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The criticism came at yesterday's 10-year plan hearing, when members of Transforming Dunedin, a collection of arts and culture advocates, pointed out the draft budget contained no funding increase for the sector for the next decade.
The group comprised filmmaker and screenwriter Allan Baddock, Dunedin Street Arts Charitable Trust chairman Scott Muir, Fortune Theatre artistic director Jonathan Hendry and Puaka Matariki Festival co-ordinator Vicki Lenihan.
Mr Baddock congratulated the council on its draft 10-year plan, which included bold proposals like the $20 million waterfront bridge.
But he questioned the absence of anything similar for arts and culture, especially when the city had been bold enough to commit to Ara Toi Otepoti - Dunedin's arts and culture strategy.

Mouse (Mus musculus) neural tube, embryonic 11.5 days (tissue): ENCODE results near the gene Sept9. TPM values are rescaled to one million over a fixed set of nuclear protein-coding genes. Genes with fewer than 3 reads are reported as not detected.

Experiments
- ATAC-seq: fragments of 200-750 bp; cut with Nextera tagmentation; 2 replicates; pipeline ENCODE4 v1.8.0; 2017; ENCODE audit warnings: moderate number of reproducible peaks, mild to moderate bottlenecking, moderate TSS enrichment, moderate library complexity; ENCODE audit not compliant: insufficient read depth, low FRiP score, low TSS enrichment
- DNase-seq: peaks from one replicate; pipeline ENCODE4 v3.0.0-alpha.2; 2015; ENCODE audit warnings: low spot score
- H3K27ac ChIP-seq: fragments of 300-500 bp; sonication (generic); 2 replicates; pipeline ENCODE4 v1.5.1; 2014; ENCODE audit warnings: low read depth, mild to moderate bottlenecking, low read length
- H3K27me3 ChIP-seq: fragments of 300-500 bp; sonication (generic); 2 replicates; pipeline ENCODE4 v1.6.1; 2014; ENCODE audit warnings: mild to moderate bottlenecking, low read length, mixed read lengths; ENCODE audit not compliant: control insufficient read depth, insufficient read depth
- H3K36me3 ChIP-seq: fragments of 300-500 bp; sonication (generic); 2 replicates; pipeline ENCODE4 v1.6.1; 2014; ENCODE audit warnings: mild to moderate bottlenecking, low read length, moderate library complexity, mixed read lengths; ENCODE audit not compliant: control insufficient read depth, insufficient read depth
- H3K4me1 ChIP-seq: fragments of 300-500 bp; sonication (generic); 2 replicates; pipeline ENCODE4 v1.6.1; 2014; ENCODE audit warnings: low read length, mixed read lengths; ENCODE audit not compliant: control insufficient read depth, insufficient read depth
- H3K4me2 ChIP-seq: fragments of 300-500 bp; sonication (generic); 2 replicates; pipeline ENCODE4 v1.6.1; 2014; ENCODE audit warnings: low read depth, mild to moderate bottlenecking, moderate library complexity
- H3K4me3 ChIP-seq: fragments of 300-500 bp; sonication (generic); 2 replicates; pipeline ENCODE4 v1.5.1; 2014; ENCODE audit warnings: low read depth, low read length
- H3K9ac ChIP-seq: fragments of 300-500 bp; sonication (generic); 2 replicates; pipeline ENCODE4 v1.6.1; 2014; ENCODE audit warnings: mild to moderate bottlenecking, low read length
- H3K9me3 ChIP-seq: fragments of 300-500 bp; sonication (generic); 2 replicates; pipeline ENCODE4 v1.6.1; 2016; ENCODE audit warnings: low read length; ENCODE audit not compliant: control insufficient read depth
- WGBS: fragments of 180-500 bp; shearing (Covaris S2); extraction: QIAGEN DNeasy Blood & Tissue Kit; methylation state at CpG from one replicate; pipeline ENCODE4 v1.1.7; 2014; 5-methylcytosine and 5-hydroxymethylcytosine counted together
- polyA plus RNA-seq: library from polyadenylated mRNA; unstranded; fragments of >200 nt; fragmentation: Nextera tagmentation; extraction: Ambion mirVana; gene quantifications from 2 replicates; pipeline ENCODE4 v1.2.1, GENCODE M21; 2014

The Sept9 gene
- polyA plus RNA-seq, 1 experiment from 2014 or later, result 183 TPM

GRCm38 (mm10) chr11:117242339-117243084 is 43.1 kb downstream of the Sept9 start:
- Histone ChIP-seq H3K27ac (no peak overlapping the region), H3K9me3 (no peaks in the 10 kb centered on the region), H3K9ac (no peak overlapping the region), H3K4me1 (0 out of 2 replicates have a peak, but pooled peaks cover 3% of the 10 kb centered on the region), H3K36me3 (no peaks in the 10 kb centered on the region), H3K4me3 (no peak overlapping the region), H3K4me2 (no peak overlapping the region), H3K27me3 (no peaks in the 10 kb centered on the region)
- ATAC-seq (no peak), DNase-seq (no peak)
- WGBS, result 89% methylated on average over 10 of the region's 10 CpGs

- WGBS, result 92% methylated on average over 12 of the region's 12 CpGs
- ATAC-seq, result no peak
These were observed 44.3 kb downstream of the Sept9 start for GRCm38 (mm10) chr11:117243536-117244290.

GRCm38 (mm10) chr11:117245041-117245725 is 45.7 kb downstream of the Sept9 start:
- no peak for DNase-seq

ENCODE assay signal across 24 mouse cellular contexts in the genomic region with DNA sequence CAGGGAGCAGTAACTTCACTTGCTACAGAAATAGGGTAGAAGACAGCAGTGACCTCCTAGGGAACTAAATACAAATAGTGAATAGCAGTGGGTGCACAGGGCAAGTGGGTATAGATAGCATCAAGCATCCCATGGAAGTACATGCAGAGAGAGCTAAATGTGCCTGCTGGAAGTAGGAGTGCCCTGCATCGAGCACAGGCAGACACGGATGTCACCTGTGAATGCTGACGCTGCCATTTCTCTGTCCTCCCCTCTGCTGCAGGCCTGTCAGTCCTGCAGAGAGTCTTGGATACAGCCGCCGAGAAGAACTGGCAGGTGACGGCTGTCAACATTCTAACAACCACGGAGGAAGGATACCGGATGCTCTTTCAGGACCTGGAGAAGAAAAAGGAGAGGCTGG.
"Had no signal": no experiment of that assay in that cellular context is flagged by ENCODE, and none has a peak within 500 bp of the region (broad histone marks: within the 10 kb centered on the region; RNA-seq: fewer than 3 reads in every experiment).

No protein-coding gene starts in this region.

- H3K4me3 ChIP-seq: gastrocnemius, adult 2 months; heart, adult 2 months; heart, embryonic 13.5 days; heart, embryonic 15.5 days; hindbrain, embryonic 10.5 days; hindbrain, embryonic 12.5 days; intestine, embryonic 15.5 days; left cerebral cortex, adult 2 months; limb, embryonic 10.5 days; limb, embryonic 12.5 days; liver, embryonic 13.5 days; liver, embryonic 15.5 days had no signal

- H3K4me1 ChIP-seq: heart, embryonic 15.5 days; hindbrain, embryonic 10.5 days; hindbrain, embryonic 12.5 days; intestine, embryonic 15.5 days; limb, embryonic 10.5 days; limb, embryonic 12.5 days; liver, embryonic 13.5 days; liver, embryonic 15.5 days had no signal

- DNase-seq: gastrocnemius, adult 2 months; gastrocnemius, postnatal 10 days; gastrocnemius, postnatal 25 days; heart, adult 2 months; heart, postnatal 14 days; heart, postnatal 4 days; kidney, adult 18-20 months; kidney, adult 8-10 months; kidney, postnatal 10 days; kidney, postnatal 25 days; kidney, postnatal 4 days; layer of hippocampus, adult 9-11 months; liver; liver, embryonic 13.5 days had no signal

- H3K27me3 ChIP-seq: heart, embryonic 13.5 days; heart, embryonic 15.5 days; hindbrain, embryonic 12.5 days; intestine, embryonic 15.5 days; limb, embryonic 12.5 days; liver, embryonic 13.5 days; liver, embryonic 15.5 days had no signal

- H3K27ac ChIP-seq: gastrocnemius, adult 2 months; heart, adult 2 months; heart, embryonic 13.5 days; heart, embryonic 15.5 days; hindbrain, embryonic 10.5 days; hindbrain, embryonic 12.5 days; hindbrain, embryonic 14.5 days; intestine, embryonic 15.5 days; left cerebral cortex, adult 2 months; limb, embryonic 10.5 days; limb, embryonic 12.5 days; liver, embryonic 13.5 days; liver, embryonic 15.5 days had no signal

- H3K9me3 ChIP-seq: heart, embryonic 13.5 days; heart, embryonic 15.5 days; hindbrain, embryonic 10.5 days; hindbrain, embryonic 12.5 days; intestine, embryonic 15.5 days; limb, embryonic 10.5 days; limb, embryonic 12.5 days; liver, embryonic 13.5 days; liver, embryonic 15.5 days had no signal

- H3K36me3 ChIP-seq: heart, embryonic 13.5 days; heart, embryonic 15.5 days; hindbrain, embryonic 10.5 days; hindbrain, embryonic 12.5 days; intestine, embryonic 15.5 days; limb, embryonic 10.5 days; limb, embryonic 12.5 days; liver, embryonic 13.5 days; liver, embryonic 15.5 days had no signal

Investing in the arts could deliver "astronomical'' returns, but the draft budget appeared to be "business as usual'', he said.
It did not indicate the council saw the value of the sector, he said.
"Where is the boldness? Where are the exciting things planned for the creative sector?''
Council chief executive Dr Sue Bidrose said the omission was a "timing issue'', as major projects like the central city upgrade would include public art and other initiatives "designed to reflect who we are''.
The problem was the project - and with the tertiary precinct upgrade - were not yet advanced to a stage where those details could be provided, she said.
That would happen as the work continued, and Transforming Dunedin would be consulted, she said.